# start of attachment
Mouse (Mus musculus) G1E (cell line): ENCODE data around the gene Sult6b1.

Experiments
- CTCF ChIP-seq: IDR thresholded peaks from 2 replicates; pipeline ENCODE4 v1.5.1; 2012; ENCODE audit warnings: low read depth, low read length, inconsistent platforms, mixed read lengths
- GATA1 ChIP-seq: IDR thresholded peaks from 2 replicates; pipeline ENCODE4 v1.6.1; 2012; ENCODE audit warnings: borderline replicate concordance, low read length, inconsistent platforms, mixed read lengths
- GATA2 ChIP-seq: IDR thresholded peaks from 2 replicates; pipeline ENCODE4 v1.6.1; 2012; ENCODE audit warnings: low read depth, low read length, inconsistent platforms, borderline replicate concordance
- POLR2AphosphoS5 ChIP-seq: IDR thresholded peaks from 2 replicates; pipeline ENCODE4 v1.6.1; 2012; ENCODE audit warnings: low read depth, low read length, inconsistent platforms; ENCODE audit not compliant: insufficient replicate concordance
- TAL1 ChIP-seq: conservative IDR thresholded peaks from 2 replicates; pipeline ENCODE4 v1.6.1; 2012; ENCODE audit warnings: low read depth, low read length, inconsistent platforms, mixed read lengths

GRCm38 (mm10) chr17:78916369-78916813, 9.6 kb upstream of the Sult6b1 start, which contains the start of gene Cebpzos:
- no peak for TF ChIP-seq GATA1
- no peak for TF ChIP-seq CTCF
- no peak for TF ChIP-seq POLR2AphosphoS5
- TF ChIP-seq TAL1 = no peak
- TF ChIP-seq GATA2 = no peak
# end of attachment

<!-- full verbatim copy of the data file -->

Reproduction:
Mouse (Mus musculus) G1E (cell line): ENCODE data around the gene Sult6b1.

Experiments
- CTCF ChIP-seq: IDR thresholded peaks from 2 replicates; pipeline ENCODE4 v1.5.1; 2012; ENCODE audit warnings: low read depth, low read length, inconsistent platforms, mixed read lengths
- GATA1 ChIP-seq: IDR thresholded peaks from 2 replicates; pipeline ENCODE4 v1.6.1; 2012; ENCODE audit warnings: borderline replicate concordance, low read length, inconsistent platforms, mixed read lengths
- GATA2 ChIP-seq: IDR thresholded peaks from 2 replicates; pipeline ENCODE4 v1.6.1; 2012; ENCODE audit warnings: low read depth, low read length, inconsistent platforms, borderline replicate concordance
- POLR2AphosphoS5 ChIP-seq: IDR thresholded peaks from 2 replicates; pipeline ENCODE4 v1.6.1; 2012; ENCODE audit warnings: low read depth, low read length, inconsistent platforms; ENCODE audit not compliant: insufficient replicate concordance
- TAL1 ChIP-seq: conservative IDR thresholded peaks from 2 replicates; pipeline ENCODE4 v1.6.1; 2012; ENCODE audit warnings: low read depth, low read length, inconsistent platforms, mixed read lengths

GRCm38 (mm10) chr17:78916369-78916813, 9.6 kb upstream of the Sult6b1 start, which contains the start of gene Cebpzos:
- no peak for TF ChIP-seq GATA1
- no peak for TF ChIP-seq CTCF
- no peak for TF ChIP-seq POLR2AphosphoS5
- TF ChIP-seq TAL1 = no peak
- TF ChIP-seq GATA2 = no peak